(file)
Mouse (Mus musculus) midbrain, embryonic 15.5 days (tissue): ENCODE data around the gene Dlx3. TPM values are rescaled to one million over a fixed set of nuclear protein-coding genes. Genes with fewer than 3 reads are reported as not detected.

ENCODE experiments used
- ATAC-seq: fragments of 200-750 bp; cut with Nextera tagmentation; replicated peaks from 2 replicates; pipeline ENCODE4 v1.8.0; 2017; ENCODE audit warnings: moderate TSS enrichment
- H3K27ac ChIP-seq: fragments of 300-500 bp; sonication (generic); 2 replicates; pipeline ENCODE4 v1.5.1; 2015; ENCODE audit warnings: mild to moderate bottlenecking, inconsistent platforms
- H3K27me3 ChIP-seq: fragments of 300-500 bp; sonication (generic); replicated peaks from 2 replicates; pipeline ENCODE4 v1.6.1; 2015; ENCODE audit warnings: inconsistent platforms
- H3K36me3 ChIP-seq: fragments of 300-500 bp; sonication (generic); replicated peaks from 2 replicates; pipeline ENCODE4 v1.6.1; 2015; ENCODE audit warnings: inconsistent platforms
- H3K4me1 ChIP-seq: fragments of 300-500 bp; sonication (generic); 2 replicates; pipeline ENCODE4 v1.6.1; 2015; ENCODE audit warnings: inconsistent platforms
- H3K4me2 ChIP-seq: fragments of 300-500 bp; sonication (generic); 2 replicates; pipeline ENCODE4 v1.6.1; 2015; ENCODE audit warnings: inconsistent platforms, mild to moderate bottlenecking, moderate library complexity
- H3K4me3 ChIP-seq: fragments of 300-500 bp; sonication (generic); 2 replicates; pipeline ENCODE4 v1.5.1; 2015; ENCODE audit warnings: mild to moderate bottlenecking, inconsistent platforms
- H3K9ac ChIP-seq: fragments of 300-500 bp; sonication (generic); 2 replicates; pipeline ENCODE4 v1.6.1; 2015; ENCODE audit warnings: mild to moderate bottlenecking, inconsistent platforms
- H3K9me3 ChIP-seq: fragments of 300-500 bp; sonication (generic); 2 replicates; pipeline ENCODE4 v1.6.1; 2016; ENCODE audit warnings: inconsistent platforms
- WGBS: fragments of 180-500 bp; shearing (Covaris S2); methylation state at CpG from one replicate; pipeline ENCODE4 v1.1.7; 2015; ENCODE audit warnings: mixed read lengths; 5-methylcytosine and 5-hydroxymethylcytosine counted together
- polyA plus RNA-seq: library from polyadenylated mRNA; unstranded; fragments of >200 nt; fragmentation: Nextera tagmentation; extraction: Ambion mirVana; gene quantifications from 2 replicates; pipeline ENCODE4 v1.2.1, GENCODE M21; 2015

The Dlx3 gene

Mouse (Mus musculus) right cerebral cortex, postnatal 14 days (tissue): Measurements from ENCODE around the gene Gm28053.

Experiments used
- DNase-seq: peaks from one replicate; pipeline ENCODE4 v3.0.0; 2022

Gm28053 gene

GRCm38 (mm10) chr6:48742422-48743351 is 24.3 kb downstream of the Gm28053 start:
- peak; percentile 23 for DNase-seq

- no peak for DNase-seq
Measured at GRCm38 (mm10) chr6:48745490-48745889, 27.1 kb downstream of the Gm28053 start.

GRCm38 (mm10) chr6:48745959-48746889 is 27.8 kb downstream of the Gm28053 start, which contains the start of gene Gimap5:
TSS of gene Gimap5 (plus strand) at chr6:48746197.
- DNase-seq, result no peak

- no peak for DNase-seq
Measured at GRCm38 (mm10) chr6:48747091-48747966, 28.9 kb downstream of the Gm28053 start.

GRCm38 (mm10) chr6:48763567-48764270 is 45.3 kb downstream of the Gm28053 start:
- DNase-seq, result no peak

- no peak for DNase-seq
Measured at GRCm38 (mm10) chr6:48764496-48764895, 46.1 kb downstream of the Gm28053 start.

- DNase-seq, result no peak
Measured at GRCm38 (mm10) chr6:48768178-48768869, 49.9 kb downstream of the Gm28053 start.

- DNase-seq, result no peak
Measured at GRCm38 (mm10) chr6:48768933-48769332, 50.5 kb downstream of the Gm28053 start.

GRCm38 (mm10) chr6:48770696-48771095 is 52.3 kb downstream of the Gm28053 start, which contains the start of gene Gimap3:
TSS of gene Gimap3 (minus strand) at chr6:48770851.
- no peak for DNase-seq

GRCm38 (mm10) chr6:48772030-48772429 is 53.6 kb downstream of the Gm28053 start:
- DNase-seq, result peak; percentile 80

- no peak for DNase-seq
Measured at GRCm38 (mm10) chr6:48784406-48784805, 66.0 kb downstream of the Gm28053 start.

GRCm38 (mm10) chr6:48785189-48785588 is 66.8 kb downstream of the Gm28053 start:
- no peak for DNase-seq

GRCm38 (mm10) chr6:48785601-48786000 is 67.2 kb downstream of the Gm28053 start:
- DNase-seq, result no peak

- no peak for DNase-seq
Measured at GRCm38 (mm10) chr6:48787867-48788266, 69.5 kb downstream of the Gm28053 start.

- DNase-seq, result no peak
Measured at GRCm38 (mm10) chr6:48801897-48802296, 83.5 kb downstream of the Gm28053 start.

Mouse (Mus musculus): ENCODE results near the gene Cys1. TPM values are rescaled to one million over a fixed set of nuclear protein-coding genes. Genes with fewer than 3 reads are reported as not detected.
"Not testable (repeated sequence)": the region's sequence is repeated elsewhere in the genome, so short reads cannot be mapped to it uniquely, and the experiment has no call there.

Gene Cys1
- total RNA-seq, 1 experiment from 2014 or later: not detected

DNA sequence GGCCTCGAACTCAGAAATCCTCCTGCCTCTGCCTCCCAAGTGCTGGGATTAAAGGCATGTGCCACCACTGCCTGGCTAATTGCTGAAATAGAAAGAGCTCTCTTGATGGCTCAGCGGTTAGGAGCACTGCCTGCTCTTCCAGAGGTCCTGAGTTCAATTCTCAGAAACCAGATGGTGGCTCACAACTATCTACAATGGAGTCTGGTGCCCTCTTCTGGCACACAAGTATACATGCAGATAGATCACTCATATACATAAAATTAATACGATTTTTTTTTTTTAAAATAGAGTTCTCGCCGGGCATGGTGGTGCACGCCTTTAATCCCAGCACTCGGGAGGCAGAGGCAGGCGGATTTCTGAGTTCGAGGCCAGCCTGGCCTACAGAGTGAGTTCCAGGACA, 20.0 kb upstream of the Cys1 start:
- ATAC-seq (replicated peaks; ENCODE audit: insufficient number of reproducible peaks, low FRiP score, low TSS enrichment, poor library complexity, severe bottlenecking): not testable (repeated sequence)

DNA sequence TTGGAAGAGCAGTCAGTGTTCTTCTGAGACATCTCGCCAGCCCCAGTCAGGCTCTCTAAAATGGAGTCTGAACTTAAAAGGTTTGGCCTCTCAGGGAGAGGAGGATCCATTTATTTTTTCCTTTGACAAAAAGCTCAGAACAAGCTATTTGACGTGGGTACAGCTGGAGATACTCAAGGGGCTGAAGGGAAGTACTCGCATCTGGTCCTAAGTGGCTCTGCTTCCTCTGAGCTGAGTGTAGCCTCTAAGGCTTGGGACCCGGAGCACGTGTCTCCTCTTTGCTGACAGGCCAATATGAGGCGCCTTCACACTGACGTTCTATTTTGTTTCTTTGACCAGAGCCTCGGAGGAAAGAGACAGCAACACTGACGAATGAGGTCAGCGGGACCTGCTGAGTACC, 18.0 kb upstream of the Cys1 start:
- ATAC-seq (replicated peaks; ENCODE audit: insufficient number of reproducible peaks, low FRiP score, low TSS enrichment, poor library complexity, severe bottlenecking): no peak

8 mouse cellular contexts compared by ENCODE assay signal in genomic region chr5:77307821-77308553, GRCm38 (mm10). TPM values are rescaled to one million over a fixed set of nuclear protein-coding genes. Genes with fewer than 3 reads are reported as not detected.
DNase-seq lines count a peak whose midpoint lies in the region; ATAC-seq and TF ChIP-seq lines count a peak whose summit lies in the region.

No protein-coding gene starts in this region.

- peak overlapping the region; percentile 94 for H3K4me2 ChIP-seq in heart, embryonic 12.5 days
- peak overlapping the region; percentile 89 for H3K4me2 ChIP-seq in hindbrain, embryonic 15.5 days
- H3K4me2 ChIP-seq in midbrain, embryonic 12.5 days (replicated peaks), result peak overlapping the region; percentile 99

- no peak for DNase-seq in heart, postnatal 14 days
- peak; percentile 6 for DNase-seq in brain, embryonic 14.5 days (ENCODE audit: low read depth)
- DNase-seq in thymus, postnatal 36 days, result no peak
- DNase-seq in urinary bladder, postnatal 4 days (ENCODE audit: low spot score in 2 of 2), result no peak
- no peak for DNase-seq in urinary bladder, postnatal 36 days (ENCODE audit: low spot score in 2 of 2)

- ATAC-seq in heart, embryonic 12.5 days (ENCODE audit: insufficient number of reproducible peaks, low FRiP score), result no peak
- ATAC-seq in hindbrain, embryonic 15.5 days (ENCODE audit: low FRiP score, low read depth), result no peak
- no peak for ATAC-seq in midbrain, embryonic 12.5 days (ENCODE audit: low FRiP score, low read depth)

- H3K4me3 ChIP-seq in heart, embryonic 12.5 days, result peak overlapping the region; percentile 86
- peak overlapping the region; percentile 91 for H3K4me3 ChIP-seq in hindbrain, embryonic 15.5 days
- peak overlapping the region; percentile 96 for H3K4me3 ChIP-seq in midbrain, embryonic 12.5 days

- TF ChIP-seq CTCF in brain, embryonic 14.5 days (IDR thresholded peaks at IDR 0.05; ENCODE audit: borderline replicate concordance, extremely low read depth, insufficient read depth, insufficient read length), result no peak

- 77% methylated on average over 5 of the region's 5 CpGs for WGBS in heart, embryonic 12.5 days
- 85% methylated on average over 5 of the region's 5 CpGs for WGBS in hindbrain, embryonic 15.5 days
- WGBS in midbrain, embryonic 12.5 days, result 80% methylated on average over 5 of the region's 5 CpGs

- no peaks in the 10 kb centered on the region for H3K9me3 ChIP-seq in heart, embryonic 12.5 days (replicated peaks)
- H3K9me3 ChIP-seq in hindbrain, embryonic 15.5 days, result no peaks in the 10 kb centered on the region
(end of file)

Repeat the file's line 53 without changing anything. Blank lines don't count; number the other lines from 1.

Gene Cys1